Witnessing young teens behind bars inspires man to dream big

20 Apr

By: Cori Jo Powell

As a Criminal investigator for the Texas Department of Public Safety Noble Crawford, saw boys and girls standing behind bars in the Dallas County jails.

 “The key thing is the man was missing from these kids’ lives.” Crawford said.

Crawford knew in his heart that something must be done to help these children and keep them out of the jail system. He knew he wanted to help, but was not sure how. Until one day when he attended a small group seminar at his local church.

“There was a guy there talking about dreaming and dreaming big and writing it down.” Crawford said. “And so one of the assignments was to write down something so big that you think it’s impossible to do. Write it down in the present tense as if it is already occurring. Immediately I started writing about a school for boys. I did not have to think about it. I just started writing and I closed the book, class was over.” said Crawford

Fort Worth Police Officer, Gary Randle met Crawford at a church in 1989. The two men discovered they both felt the same way about children in the jail system. Crawford shared his writing about a school for boys with Randle.

 “You put words to what I was feeling on the inside.” Randle’s response.

The result of the two men brainstorming together was the organization Helping Other People Excel (HOPE Farm). In 1990 H.O.P.E. Farm became incorporated and a board was put in place, said Crawford.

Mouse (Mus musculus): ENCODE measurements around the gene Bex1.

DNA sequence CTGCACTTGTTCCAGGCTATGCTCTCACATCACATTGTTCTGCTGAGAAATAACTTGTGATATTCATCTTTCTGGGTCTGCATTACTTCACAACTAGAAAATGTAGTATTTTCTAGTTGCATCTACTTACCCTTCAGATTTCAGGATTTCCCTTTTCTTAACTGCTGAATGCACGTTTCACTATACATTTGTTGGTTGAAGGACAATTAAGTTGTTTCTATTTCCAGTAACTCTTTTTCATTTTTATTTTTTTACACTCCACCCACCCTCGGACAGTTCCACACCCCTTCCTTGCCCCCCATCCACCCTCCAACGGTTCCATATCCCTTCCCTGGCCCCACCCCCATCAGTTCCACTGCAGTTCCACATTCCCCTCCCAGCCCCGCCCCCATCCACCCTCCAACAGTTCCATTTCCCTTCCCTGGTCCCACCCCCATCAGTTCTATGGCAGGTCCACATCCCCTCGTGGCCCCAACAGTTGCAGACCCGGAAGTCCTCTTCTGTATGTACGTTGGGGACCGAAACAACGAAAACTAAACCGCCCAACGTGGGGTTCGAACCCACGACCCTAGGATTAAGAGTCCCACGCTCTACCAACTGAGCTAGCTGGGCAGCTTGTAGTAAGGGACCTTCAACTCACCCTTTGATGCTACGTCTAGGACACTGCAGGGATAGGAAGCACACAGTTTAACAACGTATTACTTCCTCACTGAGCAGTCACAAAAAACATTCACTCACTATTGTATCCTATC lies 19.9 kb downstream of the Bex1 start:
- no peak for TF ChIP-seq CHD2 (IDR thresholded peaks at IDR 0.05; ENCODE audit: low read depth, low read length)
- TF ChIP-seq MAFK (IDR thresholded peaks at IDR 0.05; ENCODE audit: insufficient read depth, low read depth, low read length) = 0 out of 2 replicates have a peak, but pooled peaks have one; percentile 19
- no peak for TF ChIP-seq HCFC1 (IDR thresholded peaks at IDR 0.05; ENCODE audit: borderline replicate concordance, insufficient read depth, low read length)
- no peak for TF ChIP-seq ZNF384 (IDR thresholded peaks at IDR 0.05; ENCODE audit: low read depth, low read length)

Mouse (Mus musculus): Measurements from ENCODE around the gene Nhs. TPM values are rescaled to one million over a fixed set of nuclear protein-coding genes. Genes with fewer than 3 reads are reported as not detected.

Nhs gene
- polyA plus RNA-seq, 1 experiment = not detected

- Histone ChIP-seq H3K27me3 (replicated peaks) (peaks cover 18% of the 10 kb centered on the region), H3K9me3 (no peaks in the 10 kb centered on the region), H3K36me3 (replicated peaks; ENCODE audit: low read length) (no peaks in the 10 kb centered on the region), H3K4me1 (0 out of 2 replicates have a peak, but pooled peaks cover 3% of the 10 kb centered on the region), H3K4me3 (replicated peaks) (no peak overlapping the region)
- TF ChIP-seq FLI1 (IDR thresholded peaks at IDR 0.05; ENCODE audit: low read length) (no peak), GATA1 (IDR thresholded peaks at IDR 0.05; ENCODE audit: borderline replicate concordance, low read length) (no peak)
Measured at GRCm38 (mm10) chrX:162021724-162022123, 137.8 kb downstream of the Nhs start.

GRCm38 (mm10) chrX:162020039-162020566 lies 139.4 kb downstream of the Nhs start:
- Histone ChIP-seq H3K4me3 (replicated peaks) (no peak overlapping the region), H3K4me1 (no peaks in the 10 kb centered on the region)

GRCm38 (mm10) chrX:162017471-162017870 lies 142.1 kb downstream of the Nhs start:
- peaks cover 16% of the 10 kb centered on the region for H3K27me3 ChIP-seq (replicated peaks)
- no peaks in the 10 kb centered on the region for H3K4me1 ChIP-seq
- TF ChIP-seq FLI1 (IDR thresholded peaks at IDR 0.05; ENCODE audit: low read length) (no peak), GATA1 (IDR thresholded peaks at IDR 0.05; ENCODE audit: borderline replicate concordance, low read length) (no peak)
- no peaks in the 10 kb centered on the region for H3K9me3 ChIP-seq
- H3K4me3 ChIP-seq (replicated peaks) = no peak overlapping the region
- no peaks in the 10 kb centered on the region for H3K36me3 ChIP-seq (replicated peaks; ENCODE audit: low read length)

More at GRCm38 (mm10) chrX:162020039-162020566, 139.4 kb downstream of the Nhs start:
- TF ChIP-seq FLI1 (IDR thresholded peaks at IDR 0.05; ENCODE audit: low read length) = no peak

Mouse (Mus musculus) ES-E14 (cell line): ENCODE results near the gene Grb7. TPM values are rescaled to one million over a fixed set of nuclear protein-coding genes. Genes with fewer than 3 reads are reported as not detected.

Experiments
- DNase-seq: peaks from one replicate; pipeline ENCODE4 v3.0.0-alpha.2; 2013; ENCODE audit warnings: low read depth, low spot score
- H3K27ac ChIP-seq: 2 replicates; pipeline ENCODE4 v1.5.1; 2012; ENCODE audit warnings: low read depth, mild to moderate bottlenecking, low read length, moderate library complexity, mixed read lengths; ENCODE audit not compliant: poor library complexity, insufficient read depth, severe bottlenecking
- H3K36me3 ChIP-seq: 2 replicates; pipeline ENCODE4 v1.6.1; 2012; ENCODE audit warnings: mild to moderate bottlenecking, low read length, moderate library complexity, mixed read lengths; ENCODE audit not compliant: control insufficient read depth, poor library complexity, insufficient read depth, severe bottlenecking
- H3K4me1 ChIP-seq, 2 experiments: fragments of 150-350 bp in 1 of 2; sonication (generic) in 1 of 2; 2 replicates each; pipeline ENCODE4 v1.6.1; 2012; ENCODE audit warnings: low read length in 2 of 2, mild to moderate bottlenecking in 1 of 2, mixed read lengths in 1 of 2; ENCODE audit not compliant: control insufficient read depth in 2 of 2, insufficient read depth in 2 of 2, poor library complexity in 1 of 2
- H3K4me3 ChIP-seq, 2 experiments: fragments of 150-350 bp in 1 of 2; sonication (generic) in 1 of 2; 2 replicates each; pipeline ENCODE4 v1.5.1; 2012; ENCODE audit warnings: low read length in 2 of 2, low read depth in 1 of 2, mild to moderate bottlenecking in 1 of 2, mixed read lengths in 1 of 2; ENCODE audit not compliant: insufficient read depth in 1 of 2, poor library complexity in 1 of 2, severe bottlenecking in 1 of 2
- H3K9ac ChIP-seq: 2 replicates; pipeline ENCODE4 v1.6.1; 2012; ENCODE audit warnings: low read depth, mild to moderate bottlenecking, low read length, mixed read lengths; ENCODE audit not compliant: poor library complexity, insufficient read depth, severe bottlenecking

Crawford said first they started visiting with boys after school at Morning Side Elementary.

In 1996 HOPE Farm wrote its first grant proposal to the Sid Richardson Foundation receiving a $100,000 grant to purchase two buildings facing Ramsey Avenue in Southeast Fort Worth.

Fourteen years ago, Annie Jewel Miller (Ms. Jewel) became the HOPE Farm Office Manager. Living in Philadelphia, Miller wanted to return home to Fort Worth. Miller said her mother suggested she apply for a position at an organization for children being built across the street from where she lived.

When Miller was visiting her mother she said she saw Mr. Randle across the street and went to talk to him. A year later Miller moved back home to Fort Worth and became the office manager of Helping Other People Excel Farm.

Miller said the tuition for a single mother to send her child to HOPE Farm is $10 a semester or $20 a year. All boys must live in a single parent household, have an absent father, undergo an interview with the directors and be at least five years old. Miller said the program also has a waiting list of mother’s trying to get their sons into the program because the cost of childcare is so little.

 In 2003 another building was built behind the original two houses and HOPE Farm is now adding a gym. HOPE Farm also has a branch in Como. Crawford said the organization wants to have multiple locations in order to help all the children throughout Fort Worth, said Crawford.

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